If you spend much of your day performing repetitive motions with your hands (such as typing or playing an instrument), you might suffer from carpal tunnel syndrome. Carpal tunnel occurs due to persistent pressure on the nerves in your wrist, leading to tingling, numbness, and discomfort in the hands. There are a number of treatments that can be effective in relieving carpal tunnel pain, ranging from wearing wrist splints for minor pain to surgery in the most severe cases. No two patients are quite the same in how they react to various treatments, so if you suffer from carpal tunnel syndrome, it’s important to find out exactly what works for you. Read on for more information on common solutions to alleviate pain from carpal tunnel syndrome.
Mild cases of carpal tunnel can often be treated with a few minor lifestyle changes. This will often include avoiding or decreasing the frequency of the activities that caused the condition in the first place. If the patient cannot avoid the activity altogether (say, typing for someone who works as a secretary), he or she may need to wear wrist splints to prevent pressure on the wrists while typing.
Anti-inflammation medications may be prescribed to patients suffering carpal tunnel syndrome to provide some relief from the pain — but these medicines won’t actually treat carpal tunnel. Occasionally, a doctor will use corticosteroid injections. This can provide longer term pain relief, and even reduce the amount of inflammation over time.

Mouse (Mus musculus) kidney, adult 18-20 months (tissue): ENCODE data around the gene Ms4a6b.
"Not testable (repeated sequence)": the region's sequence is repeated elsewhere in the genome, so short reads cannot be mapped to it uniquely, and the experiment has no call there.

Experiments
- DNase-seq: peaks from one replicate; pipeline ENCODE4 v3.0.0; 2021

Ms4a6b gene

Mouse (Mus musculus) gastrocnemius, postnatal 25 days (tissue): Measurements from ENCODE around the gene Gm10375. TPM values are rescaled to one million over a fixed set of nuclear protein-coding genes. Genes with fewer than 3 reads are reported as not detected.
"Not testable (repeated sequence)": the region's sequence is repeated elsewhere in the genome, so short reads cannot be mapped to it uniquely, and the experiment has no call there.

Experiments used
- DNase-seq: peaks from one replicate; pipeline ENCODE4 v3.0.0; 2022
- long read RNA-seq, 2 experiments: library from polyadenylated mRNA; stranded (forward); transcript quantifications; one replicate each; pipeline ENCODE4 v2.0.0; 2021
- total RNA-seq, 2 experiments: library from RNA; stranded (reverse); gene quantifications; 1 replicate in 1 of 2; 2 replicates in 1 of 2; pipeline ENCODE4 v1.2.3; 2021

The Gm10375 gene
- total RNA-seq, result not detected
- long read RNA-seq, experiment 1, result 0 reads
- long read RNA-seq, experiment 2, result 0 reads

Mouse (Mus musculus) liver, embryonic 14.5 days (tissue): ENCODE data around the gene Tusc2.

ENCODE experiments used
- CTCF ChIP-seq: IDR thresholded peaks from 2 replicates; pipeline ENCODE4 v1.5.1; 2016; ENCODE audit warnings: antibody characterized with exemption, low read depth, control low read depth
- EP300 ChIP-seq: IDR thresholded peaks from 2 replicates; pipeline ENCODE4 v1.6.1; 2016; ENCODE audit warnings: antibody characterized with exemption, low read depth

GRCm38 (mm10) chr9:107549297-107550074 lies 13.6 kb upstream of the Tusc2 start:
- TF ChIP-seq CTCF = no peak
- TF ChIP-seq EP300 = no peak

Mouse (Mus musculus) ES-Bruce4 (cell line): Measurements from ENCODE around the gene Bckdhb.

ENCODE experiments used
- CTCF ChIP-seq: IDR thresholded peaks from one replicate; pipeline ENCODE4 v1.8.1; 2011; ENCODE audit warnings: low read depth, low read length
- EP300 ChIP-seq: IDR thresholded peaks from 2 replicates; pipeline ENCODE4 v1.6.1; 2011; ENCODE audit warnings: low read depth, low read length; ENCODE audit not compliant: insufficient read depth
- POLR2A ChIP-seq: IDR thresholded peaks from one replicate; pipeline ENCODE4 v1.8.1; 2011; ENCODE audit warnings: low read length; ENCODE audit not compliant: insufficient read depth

In the most severe cases of carpal tunnel syndrome, surgery may be required if other treatments have proven to be ineffective. The purpose of surgery is to cut the ligament that is applying pressure to the median nerve. Surgery often results in less pain within a few days to a week, but also requires several months to fully heal. Unfortunately, it is common for pain to return within a few years of surgery if no lifestyle changes take place.
Many doctors have come to conclude that the root cause of carpal tunnel syndrome is not in the hand or wrist, but in the spine. For this reason, many patients who don’t find relief from medications will result to chiropractic care for treatment instead of surgery. Chiropractors will make gentle adjustments to the spine and neck, and use trigger point therapy to relieve pain and address the origin of carpal tunnel syndrome.
Finding an Experienced Chiropractor
If you suffer from carpal tunnel and think that chiropractic care might be an effective part of your treatment plan, reach out to your primary care physician for chiropractor recommendations. When narrowing down your options, make sure to ask what experience a given chiropractor has working with carpal tunnel patients. Chiropractic care can often be an important and effective part of a treatment plan for carpal tunnel, but your results are likely to only be as good as the chiropractor you visit. Taking the time to find an experienced and reputable chiropractor will increase your odds of finding relief through chiropractic care.